It’s the story of three quarrelling mountains.
She stayed up, drinking tea, reading late into the night.
It’s the story of the lust and sound, of the boxwood comb located and prized,
even now, in our century.
She presented the crown prince with the pure white flower of an orange
It’s a story as familiar as the fin-flash of koi.
How my chest aches for that fervent, for that color, for that black on gold.
There’s a light, still, twelve centuries later, in my throat chakra.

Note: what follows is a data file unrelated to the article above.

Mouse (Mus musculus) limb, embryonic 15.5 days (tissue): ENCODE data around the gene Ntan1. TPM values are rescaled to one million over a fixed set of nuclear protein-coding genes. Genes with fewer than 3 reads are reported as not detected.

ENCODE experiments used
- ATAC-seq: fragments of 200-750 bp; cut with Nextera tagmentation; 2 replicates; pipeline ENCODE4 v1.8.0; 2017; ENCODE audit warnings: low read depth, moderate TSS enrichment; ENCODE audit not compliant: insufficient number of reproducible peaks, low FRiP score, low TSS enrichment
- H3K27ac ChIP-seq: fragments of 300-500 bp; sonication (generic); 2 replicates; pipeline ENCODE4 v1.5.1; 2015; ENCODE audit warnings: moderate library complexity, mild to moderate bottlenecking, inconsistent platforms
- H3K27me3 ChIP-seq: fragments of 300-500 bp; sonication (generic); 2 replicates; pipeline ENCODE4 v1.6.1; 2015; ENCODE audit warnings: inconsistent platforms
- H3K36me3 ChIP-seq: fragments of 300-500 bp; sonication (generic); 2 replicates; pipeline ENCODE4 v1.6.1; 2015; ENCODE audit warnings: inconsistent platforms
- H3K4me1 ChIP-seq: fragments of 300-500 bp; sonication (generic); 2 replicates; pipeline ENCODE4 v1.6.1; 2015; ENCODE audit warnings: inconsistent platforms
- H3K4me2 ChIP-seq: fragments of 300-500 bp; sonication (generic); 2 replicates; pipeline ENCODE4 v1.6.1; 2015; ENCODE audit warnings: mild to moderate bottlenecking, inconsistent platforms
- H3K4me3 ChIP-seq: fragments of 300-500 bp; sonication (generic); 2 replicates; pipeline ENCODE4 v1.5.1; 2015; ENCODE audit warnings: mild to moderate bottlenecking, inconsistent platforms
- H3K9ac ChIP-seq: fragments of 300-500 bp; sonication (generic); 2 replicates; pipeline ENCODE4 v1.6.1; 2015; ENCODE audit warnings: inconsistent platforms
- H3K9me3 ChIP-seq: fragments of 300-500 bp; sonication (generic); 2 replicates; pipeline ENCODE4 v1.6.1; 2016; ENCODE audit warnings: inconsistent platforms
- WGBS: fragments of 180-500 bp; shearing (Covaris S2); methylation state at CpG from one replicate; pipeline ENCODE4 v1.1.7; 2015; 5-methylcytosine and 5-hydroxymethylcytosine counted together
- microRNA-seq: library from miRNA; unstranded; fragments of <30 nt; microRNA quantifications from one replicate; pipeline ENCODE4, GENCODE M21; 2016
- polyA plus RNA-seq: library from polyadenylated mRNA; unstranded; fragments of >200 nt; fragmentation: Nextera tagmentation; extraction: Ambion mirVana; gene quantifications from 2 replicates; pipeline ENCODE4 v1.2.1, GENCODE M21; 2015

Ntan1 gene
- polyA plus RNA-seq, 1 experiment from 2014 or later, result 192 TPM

I do not exaggerate when I ask you to keep the lantern lit with the purest
kerosene, the most moist lice, drawn from the blubber of a walrus far to
A long time ago I wandered the woods near Nishitomi Hills.
I wore monk hair, ate nothing but shitake mushroom broth, and—on
occasion—sat by my river reflection waiting for monkfish to pass through
it, back and forth, as if I weren’t already alive.